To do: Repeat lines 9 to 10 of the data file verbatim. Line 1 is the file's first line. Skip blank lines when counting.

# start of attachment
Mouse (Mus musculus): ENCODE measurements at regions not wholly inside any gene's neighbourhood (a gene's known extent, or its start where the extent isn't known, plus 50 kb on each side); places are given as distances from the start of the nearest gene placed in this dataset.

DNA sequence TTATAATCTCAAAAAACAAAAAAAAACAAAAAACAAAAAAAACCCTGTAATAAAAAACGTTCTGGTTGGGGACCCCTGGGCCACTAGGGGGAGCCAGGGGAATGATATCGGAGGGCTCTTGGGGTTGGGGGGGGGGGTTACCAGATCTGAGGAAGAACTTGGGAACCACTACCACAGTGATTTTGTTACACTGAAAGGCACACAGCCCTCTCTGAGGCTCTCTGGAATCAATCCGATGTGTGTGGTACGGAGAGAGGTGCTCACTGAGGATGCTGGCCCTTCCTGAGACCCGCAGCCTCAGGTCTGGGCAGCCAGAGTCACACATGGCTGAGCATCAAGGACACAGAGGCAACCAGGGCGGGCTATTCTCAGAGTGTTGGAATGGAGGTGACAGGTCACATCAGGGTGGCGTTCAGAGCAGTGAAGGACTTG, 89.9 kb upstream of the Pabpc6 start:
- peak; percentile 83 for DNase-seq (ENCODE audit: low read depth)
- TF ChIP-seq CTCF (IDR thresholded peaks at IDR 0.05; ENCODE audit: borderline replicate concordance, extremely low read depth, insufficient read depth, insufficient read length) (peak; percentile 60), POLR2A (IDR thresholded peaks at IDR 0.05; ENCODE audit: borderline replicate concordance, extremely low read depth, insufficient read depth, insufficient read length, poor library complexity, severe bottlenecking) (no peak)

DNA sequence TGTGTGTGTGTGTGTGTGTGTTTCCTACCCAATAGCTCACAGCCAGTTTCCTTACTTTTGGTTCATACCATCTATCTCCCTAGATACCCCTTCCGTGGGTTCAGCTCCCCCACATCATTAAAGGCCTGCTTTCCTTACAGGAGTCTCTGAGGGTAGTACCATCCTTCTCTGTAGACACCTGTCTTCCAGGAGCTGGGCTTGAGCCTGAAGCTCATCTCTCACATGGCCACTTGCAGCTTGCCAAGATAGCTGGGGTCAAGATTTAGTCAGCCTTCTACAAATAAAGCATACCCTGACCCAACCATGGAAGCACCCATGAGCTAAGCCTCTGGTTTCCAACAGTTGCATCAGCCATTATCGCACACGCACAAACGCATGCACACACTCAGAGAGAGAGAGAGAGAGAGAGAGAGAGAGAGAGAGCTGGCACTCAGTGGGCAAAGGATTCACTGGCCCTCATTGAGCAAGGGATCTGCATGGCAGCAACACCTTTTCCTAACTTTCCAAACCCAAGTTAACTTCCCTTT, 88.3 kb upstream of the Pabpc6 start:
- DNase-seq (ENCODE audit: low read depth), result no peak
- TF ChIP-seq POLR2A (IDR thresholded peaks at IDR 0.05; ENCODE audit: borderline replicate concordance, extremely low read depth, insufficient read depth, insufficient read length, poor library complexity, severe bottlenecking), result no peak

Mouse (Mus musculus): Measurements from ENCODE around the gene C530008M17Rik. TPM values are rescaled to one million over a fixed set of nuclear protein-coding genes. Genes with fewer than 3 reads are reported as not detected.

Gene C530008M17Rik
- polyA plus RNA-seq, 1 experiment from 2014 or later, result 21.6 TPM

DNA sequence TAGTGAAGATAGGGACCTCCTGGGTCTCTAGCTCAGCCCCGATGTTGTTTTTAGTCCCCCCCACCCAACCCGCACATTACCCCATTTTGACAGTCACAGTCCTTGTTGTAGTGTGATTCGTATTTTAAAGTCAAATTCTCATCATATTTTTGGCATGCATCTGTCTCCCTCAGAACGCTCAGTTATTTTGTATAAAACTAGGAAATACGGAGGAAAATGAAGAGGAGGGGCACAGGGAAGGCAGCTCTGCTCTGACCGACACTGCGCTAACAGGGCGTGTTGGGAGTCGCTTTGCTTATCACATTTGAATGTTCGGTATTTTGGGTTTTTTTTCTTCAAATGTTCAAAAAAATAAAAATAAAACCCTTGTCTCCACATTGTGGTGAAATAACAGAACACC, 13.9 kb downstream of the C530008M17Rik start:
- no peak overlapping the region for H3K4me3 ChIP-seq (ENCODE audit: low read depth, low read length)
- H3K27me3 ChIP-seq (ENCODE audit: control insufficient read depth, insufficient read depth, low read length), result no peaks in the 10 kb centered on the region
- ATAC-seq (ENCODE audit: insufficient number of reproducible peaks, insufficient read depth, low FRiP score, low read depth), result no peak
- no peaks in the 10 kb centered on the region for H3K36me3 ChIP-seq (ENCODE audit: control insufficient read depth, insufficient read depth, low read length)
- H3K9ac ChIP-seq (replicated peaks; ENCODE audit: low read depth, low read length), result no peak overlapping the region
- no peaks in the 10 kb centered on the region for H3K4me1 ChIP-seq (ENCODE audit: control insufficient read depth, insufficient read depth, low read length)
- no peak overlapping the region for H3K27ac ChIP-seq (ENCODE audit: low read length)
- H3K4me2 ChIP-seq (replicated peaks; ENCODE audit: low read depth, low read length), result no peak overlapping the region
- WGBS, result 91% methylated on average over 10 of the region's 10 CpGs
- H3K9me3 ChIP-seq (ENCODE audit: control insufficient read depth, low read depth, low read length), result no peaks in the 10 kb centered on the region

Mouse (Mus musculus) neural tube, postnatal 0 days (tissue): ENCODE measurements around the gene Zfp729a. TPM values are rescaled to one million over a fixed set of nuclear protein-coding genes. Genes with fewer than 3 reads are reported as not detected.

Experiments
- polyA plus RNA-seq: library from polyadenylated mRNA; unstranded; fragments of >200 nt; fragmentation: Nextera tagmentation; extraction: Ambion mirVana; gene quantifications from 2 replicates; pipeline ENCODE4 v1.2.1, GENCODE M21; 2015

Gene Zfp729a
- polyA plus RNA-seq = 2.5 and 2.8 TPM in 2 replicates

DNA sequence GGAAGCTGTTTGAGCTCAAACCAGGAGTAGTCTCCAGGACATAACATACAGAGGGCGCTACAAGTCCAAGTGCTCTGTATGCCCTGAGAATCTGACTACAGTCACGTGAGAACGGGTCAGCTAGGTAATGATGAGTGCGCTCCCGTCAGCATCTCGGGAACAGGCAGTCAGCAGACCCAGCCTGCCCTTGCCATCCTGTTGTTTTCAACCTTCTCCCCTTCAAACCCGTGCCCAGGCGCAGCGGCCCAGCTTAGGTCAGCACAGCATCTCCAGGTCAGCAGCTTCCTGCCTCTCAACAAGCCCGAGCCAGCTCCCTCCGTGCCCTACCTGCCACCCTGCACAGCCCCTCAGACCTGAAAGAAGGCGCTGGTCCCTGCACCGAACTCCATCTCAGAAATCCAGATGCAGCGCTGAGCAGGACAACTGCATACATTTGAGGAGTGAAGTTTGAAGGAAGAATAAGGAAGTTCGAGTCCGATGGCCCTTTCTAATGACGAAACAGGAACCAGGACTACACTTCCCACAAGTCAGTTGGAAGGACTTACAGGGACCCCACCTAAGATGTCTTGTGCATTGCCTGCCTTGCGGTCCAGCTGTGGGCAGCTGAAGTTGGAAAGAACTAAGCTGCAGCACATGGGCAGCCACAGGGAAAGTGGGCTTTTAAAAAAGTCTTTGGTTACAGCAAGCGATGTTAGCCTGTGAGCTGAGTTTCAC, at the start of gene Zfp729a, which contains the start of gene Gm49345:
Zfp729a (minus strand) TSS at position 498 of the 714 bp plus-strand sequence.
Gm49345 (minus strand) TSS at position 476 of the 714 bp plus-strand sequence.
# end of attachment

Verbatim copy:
Gene C530008M17Rik
- polyA plus RNA-seq, 1 experiment from 2014 or later, result 21.6 TPM